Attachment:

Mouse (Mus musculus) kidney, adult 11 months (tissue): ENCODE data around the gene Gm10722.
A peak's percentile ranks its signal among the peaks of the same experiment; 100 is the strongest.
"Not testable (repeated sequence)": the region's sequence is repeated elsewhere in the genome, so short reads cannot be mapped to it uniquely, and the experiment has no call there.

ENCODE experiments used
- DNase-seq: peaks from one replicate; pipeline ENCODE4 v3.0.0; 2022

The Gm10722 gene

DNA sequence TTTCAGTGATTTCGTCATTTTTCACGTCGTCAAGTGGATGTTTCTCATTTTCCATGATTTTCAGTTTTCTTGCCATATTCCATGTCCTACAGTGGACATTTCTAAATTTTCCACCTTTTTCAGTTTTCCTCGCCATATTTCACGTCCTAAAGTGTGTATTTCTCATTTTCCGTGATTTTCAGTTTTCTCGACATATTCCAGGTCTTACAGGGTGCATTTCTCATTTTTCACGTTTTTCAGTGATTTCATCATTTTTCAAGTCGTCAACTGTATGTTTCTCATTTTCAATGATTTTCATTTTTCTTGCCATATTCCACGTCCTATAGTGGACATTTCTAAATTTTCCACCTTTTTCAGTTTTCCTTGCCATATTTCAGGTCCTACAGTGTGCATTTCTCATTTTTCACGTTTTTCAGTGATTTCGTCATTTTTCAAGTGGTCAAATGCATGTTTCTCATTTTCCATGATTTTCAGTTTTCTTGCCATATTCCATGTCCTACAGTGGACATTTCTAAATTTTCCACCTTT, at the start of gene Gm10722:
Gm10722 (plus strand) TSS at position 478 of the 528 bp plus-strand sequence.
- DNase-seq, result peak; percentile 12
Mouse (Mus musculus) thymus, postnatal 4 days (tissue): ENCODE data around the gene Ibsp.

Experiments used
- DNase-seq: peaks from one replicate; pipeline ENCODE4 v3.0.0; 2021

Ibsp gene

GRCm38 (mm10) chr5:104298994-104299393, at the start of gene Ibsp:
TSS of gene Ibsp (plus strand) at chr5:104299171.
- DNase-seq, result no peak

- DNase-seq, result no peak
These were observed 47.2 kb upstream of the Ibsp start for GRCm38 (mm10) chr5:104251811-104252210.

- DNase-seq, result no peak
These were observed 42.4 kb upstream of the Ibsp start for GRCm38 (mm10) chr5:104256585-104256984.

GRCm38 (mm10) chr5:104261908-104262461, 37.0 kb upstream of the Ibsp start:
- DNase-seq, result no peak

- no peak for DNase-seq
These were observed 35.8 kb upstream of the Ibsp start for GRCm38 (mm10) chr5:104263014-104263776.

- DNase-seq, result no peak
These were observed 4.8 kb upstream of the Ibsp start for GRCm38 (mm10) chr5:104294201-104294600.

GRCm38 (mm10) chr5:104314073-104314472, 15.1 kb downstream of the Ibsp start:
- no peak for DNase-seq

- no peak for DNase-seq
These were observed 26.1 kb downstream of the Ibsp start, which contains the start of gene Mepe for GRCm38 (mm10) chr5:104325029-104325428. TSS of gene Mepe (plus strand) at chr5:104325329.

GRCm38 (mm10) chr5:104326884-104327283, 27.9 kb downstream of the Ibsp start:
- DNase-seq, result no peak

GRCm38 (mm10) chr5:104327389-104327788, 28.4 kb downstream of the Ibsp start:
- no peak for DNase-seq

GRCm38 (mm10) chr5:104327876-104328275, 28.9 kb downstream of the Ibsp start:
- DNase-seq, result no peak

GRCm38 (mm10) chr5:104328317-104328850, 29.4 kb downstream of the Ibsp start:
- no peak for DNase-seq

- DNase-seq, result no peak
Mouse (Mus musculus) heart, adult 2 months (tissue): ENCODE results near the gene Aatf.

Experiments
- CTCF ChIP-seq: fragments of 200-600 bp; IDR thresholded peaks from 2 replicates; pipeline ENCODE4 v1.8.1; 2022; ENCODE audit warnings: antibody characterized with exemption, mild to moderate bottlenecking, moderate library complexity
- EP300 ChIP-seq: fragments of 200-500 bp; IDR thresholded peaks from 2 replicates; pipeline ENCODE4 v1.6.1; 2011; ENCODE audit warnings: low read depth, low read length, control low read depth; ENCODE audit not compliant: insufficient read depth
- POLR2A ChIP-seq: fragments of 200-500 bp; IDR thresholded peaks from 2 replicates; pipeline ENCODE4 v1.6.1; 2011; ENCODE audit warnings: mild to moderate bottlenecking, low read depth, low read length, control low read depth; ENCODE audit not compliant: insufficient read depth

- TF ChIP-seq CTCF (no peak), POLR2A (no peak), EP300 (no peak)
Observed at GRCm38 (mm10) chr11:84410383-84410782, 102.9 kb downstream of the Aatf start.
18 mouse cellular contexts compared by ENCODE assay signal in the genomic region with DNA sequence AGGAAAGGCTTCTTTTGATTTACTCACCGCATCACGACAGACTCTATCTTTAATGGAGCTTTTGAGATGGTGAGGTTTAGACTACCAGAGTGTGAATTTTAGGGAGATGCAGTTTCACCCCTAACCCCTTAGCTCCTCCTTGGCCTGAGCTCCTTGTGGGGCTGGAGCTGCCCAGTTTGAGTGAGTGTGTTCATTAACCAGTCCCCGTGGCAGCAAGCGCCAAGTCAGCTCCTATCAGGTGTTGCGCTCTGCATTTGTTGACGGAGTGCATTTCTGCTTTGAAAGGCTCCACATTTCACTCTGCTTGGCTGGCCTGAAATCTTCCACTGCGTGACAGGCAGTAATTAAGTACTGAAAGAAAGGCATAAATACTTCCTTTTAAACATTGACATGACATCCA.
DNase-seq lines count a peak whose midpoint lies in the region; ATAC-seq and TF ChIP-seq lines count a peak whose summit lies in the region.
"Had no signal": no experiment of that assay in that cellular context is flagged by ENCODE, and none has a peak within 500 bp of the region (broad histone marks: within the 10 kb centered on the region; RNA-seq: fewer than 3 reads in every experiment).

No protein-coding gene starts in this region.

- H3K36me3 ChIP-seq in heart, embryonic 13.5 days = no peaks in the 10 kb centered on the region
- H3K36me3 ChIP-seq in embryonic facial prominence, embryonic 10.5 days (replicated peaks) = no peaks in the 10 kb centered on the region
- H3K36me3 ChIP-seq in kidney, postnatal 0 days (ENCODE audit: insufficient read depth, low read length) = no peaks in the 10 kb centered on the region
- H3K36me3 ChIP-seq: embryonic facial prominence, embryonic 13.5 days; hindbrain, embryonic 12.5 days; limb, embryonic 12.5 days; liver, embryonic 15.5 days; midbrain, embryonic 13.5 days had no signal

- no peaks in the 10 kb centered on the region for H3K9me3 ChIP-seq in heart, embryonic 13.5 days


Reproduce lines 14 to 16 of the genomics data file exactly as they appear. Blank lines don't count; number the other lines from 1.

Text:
GRCm38 (mm10) chr5:104298994-104299393, at the start of gene Ibsp:
TSS of gene Ibsp (plus strand) at chr5:104299171.
- DNase-seq, result no peak